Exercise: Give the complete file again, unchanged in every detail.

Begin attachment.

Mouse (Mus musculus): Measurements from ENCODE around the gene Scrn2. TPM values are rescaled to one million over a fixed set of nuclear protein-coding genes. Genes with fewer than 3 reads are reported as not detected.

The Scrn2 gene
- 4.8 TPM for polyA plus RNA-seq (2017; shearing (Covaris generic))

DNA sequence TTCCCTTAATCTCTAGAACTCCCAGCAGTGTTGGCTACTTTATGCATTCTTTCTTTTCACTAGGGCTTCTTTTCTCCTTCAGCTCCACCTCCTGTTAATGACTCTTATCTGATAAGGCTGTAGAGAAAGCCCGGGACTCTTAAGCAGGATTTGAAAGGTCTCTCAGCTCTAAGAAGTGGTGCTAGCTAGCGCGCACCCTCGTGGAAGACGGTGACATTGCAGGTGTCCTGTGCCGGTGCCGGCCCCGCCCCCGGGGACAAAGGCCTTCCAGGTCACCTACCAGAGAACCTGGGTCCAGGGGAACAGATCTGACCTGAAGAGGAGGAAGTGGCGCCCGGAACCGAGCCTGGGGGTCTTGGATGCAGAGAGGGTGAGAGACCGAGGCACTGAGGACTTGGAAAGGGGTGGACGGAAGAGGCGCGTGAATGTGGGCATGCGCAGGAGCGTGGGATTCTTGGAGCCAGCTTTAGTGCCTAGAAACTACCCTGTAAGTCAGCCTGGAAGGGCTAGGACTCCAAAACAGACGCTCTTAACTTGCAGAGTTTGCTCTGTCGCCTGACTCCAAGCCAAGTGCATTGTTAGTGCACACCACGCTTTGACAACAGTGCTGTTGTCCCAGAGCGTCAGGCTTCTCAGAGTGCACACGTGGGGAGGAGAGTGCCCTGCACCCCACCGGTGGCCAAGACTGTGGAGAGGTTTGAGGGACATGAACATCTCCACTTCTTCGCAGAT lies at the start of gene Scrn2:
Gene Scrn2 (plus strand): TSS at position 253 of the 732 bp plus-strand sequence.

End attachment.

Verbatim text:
Mouse (Mus musculus): Measurements from ENCODE around the gene Scrn2. TPM values are rescaled to one million over a fixed set of nuclear protein-coding genes. Genes with fewer than 3 reads are reported as not detected.

The Scrn2 gene
- 4.8 TPM for polyA plus RNA-seq (2017; shearing (Covaris generic))

DNA sequence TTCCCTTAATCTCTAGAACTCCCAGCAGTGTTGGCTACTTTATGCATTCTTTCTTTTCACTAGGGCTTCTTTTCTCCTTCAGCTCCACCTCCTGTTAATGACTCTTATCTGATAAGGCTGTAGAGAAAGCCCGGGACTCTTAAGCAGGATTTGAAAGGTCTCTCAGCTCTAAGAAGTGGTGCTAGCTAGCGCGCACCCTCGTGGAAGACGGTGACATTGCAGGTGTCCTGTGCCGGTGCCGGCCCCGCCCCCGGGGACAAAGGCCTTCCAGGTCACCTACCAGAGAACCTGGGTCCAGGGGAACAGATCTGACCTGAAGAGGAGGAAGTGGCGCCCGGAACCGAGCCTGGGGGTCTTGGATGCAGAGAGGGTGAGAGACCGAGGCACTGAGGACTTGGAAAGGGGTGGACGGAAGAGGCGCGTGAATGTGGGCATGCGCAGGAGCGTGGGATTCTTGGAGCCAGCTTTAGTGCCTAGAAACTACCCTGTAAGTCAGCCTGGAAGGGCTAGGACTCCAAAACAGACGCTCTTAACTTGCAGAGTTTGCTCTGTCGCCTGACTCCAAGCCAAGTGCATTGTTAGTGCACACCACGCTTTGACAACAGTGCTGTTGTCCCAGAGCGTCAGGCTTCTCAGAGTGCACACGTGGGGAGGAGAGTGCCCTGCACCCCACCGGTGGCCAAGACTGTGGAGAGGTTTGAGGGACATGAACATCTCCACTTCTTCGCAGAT lies at the start of gene Scrn2:
Gene Scrn2 (plus strand): TSS at position 253 of the 732 bp plus-strand sequence.